Faith-building is a contact sport

The past several weeks, we’ve been producing videos of people from different age groups and backgrounds – Jeff Collier, Michael Watt, Susan Scrupski – to serve as a resource for parents and sponsors to use with your children. The thinking is that when your kiddo won’t listen to you, perhaps they’ll listen to someone else – the more voice, the better.

But the other thing these faith stories have done for us is provide another source to inspire us grown-ups – the parents, sponsors, and other adults whose duty it is to be role models and support networks for the faith formation for our children. We, too, can learn from the stories of others.

A couple of different sources brought the importance of story-telling further to light this that I wanted to share.

First, a report released this week by the Pew Internet and American Life Project and the California HealthCare Foundation discussed how people who are fighting chronic illnesses, once they are online, are much more likely to blog or participate in online discussions about health problems. “It’s really literally saved my life, just to be able to connect with other people,” said Sean Fogerty, 50, who has multiple sclerosis and was quoted in the story about the study.

My key takeaway is that often, people with such crippling problems are unable to physically get out to meet with others from whom they can receive comfort and with whom they can socialize and share stories. The internet has become an incredibly valuable tool to connect these people with a sense of community.

Second, an upcoming event notice from Priority Associates caught my attention, because of its basis in a universal story of love, loss, and renewal, as shared by Kristin Armstrong. Kristin is something of an old “sorority sister” for my husband Steve, because he and she were members of the same Leadership Austin class, in 1996-1997. So, we have a fond spot for her and her story.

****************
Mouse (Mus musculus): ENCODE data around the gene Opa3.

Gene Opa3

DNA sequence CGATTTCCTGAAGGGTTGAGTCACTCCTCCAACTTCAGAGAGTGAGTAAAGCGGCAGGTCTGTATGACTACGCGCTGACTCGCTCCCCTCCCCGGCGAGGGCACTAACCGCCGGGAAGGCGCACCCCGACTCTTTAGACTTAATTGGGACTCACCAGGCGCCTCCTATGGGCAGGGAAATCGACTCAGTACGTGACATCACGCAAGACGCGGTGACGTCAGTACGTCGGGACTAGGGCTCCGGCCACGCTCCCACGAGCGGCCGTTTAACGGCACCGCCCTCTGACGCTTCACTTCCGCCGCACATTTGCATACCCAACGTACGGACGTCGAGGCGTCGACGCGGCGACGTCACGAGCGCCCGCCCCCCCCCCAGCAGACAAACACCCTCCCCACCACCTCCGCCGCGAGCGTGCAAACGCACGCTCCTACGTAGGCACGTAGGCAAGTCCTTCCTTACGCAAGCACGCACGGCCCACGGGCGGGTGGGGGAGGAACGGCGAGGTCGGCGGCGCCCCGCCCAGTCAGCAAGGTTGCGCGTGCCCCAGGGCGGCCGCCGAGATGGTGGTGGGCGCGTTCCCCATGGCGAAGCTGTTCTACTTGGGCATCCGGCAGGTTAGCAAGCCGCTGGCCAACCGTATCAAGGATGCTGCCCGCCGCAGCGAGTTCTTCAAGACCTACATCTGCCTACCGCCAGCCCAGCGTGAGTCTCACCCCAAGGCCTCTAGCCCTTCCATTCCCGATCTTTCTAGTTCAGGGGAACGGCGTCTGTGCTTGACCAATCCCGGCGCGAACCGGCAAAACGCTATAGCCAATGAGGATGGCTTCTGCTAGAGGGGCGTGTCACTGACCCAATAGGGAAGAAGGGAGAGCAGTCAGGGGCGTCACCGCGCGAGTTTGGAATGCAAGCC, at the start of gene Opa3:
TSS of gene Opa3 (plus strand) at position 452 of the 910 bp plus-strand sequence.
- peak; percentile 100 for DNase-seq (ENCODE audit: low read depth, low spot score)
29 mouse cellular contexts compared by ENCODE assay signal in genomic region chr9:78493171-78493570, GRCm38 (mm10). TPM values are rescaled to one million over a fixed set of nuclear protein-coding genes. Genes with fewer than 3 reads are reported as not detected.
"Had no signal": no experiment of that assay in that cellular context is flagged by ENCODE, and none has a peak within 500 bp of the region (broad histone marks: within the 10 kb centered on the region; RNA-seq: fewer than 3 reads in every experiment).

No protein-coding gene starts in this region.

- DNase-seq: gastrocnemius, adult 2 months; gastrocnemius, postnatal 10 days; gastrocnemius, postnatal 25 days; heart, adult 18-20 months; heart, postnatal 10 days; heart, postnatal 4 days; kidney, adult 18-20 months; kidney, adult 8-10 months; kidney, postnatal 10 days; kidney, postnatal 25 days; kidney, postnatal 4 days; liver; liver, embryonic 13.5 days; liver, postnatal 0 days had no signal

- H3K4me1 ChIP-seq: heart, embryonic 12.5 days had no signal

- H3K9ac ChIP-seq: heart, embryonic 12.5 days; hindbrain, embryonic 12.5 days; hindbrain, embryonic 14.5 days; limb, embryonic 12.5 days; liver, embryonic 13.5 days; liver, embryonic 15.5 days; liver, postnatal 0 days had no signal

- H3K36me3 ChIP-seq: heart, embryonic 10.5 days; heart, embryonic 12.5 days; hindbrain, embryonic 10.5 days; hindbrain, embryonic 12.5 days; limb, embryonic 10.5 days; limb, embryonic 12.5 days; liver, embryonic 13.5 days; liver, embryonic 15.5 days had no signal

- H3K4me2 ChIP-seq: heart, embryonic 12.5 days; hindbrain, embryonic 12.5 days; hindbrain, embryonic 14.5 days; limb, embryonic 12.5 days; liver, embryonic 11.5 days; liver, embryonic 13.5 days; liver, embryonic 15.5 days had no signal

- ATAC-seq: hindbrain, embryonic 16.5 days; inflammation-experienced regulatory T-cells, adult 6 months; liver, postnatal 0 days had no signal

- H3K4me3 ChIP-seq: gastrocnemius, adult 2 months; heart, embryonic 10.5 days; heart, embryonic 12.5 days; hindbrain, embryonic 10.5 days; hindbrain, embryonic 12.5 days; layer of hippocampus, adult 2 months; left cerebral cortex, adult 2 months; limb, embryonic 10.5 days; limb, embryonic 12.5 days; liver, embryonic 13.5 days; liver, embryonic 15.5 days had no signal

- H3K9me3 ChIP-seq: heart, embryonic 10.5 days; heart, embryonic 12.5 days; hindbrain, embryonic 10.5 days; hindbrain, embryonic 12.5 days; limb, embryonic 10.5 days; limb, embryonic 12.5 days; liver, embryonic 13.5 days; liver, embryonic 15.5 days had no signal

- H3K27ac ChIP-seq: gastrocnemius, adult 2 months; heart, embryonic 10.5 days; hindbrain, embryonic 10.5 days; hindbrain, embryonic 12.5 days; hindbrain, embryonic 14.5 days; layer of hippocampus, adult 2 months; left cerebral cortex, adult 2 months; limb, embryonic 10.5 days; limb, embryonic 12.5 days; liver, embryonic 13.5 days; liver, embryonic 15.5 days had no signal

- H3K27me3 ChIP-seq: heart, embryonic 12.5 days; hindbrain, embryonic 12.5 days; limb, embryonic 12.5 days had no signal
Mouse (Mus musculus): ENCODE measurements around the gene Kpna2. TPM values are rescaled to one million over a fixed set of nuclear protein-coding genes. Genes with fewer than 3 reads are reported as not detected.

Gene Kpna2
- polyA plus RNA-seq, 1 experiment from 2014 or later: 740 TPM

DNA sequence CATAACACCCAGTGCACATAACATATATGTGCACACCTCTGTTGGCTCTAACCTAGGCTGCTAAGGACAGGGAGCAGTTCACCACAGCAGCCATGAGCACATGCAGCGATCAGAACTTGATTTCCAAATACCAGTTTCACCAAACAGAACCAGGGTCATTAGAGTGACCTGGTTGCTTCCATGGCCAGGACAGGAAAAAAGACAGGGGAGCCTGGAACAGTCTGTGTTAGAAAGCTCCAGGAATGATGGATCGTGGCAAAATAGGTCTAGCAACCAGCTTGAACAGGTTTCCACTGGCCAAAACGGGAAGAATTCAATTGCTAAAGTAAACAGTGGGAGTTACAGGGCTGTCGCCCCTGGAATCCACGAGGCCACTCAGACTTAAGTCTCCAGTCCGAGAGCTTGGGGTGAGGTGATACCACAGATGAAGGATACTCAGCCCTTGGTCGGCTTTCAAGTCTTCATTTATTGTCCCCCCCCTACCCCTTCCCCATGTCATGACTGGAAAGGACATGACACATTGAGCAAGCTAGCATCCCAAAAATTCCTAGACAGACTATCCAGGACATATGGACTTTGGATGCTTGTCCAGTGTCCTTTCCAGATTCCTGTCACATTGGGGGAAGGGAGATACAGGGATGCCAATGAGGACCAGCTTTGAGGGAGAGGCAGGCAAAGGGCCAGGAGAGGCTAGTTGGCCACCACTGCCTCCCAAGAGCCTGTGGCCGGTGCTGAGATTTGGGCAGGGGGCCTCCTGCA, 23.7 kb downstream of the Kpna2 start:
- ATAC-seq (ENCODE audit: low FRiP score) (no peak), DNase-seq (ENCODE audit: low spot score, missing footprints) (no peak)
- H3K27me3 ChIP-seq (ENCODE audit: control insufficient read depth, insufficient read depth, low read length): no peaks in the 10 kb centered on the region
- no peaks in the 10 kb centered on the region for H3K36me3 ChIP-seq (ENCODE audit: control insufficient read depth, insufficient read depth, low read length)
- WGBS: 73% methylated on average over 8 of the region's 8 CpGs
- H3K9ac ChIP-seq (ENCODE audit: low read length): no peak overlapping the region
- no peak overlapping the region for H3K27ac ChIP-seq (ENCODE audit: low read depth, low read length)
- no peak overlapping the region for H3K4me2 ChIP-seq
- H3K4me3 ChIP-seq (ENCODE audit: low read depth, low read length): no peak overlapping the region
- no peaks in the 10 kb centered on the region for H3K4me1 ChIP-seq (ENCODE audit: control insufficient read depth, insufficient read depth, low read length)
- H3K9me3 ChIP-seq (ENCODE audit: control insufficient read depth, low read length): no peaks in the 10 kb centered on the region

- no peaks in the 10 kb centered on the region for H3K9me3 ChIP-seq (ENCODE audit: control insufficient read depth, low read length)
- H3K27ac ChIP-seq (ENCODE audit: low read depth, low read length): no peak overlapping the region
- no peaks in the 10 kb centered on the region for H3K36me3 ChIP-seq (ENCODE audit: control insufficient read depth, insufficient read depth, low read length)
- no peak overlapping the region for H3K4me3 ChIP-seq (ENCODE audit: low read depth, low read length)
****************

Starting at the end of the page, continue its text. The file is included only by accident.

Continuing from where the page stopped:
As the event notice describes, very few of us get to live out our “fairy tale dreams” of our childhood of getting the perfect job, marrying Prince Charming and living in a foreign land.  But Kristin Armstrong did!  In 1997, while working for an Austin advertising and PR firm, Kristin met her “Prince Charming,” world famous cyclist Lance Armstrong.  One year later they were married and on their way to the French Riviera where they lived and he trained for the Tour de France.

Unfortunately, after 5 years of marriage and 3 children, the marriage ended in divorce. Kristin went through dark times, trying to sort out who she was and how to rebuild her life.  Now an author of 4 books, a freelance writer and a marathon runner, Kristin has been interviewed on Oprah, CBS, ABC, and other national TV shows and magazines on how to survive the break-up of a relationship.

Kristin is now forging a new life and will be talking about how she dealt with disappointment, failure and faced the harsh realities of life, and found her true identity.  She’ll be sharing how her faith in God became the foundation that helped her rebuild her life, forgive, and move on.

Man or woman, cute-as-a-kitten or tough-as-nails, no matter who you are, chances are at some point in most everyone’s life, we’ve all felt insecure, lost in our way, and experienced failure or the pain of a difficult relationship breakup, with loved ones, peer groups, organizations, or others with whom we built strong bonds.

The fact is, faith-building is a contact sport, because life itself is a contact sport. You don’t live it alone. Check out our events page to get more of the details about the event led by Kristin; it’ll be a good one.


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